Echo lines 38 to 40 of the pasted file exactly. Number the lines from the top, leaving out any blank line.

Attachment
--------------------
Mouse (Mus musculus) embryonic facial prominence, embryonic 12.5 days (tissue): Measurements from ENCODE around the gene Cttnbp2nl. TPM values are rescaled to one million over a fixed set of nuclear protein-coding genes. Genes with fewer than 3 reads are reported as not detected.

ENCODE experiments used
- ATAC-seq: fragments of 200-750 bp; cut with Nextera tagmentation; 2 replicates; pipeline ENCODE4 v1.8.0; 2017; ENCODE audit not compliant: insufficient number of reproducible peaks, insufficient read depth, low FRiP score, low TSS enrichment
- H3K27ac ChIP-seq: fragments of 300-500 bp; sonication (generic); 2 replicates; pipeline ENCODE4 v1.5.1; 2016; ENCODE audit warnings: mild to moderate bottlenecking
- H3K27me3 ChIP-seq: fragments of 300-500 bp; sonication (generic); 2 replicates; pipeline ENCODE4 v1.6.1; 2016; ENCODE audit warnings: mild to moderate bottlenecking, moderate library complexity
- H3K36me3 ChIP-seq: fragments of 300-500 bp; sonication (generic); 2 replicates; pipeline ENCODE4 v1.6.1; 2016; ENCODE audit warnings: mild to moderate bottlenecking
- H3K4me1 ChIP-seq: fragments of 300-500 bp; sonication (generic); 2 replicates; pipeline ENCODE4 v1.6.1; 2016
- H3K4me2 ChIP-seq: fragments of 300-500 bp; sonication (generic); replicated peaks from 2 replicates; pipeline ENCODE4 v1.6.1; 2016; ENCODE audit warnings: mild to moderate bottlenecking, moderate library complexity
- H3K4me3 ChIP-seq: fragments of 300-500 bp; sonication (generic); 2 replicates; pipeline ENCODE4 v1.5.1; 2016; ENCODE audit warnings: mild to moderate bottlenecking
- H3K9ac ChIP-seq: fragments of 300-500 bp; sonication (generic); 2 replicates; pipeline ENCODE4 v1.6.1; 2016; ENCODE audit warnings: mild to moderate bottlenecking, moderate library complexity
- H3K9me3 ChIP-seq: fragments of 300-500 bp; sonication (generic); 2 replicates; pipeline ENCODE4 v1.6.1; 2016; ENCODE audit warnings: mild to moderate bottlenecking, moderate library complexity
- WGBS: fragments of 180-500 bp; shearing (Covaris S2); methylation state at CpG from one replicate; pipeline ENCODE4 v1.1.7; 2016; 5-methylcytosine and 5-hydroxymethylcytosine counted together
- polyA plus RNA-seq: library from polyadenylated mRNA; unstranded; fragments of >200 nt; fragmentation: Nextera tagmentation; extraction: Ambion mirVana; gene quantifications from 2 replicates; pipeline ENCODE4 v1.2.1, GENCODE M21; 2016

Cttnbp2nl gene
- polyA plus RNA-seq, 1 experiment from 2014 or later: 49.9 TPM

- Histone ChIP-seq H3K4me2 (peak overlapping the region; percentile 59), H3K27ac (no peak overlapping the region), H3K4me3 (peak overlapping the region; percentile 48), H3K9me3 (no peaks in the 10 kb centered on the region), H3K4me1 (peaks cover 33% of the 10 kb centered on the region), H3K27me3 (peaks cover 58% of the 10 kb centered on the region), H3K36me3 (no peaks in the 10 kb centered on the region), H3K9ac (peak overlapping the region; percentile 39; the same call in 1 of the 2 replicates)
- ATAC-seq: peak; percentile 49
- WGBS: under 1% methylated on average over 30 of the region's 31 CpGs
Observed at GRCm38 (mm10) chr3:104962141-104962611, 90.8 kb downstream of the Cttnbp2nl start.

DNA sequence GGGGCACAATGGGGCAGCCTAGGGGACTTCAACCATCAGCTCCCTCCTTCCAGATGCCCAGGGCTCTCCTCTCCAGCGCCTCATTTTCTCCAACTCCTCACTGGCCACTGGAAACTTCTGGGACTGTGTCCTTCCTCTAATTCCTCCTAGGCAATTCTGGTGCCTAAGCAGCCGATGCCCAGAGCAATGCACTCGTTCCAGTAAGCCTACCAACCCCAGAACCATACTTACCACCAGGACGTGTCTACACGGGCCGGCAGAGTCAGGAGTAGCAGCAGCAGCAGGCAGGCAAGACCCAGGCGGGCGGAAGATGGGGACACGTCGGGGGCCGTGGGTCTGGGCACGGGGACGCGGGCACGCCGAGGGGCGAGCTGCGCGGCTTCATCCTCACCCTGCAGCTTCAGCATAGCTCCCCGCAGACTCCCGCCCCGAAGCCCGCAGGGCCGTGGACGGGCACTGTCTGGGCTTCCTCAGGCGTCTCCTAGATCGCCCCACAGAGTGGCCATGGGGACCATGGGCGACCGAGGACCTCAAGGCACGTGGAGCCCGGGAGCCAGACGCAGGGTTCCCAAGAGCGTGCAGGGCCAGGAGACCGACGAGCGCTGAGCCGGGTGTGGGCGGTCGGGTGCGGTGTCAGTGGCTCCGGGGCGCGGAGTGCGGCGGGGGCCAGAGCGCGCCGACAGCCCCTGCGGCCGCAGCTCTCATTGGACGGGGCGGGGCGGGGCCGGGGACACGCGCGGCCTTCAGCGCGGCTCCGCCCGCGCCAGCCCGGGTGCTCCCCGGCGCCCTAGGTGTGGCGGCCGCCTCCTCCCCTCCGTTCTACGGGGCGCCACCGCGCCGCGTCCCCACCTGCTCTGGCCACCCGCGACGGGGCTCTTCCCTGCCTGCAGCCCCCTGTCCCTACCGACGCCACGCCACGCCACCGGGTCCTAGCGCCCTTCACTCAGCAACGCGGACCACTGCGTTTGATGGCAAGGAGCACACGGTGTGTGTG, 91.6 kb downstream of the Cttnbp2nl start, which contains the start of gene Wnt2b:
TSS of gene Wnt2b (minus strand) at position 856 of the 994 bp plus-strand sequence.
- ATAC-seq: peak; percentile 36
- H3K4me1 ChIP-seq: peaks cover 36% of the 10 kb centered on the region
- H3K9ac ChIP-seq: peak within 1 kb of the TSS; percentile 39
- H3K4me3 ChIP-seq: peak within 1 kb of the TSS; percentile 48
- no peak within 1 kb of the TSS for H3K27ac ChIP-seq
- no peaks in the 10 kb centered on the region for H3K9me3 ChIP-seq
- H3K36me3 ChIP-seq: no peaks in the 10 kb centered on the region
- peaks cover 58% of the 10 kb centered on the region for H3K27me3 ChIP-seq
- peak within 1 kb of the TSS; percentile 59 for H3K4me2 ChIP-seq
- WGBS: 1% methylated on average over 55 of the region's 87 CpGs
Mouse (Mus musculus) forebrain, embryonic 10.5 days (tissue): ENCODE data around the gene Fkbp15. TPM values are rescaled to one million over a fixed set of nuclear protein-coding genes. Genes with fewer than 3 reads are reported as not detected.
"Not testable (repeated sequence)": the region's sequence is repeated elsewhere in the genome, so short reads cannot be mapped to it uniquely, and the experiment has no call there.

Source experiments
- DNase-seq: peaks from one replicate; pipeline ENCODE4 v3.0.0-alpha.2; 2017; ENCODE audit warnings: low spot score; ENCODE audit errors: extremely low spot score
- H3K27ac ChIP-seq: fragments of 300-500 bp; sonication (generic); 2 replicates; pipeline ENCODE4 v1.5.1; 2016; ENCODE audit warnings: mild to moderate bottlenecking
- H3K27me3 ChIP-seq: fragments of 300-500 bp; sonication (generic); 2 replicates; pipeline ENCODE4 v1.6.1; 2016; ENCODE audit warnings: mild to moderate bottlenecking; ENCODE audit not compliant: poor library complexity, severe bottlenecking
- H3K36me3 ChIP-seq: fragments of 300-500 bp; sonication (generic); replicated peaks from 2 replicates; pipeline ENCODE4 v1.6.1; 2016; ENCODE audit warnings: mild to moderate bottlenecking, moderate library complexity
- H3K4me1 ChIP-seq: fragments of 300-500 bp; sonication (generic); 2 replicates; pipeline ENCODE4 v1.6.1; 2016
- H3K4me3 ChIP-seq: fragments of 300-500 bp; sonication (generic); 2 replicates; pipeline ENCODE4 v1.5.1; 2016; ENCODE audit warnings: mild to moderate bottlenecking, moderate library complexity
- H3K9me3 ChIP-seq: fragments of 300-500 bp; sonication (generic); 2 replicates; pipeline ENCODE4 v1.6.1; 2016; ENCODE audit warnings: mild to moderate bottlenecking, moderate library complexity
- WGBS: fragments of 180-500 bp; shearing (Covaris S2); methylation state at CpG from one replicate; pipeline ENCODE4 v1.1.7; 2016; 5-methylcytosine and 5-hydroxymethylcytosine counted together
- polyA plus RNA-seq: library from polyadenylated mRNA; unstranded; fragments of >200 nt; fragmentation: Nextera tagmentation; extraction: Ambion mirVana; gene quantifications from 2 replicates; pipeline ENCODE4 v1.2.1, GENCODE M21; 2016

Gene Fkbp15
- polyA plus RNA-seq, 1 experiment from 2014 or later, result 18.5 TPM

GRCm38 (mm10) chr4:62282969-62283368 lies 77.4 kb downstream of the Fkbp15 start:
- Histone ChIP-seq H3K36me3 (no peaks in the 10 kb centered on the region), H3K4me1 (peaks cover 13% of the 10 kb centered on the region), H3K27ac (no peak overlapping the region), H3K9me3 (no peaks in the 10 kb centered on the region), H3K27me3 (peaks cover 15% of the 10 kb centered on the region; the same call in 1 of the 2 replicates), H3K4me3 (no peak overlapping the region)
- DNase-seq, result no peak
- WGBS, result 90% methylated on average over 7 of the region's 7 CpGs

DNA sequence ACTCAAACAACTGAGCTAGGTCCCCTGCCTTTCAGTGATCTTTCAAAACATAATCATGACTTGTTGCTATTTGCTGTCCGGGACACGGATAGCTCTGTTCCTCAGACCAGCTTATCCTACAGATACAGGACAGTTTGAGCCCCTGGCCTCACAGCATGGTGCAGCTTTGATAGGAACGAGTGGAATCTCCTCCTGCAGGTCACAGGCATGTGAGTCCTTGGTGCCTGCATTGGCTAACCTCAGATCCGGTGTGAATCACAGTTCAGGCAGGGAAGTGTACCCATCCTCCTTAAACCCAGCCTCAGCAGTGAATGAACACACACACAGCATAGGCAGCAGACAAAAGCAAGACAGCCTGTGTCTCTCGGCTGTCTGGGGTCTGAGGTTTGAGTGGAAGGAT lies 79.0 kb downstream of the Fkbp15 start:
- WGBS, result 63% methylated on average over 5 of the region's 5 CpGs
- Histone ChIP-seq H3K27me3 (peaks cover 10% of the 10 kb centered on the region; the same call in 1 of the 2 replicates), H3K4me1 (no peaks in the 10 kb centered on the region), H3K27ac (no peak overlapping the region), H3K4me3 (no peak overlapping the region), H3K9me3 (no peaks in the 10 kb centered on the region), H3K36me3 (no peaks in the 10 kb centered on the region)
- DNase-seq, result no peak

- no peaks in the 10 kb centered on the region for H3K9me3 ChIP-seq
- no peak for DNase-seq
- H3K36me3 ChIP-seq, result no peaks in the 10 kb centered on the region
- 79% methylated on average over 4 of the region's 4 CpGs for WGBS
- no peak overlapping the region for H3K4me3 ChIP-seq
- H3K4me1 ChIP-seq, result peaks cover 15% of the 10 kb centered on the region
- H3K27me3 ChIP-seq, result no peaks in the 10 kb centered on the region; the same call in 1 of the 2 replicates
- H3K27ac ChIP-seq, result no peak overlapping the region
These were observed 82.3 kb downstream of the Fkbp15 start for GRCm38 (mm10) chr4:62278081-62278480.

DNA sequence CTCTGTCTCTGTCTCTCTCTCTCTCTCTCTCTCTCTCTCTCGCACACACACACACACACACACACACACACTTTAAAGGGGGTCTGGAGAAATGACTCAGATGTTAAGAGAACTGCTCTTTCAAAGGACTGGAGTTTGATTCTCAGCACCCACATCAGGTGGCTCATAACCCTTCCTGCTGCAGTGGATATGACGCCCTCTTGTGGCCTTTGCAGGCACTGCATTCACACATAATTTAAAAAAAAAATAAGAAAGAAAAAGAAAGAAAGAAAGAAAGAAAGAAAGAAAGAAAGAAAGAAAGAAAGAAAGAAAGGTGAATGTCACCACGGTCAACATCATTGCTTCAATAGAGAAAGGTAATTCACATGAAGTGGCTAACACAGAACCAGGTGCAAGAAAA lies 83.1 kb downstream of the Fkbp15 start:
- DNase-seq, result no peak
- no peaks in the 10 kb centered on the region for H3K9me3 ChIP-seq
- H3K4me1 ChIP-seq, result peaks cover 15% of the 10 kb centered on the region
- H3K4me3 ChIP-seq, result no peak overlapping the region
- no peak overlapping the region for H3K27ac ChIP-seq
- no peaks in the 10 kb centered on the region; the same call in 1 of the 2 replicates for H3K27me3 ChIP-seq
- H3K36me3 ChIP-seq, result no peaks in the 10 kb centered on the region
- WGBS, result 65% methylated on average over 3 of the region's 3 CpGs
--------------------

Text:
- H3K36me3 ChIP-seq: fragments of 300-500 bp; sonication (generic); replicated peaks from 2 replicates; pipeline ENCODE4 v1.6.1; 2016; ENCODE audit warnings: mild to moderate bottlenecking, moderate library complexity
- H3K4me1 ChIP-seq: fragments of 300-500 bp; sonication (generic); 2 replicates; pipeline ENCODE4 v1.6.1; 2016
- H3K4me3 ChIP-seq: fragments of 300-500 bp; sonication (generic); 2 replicates; pipeline ENCODE4 v1.5.1; 2016; ENCODE audit warnings: mild to moderate bottlenecking, moderate library complexity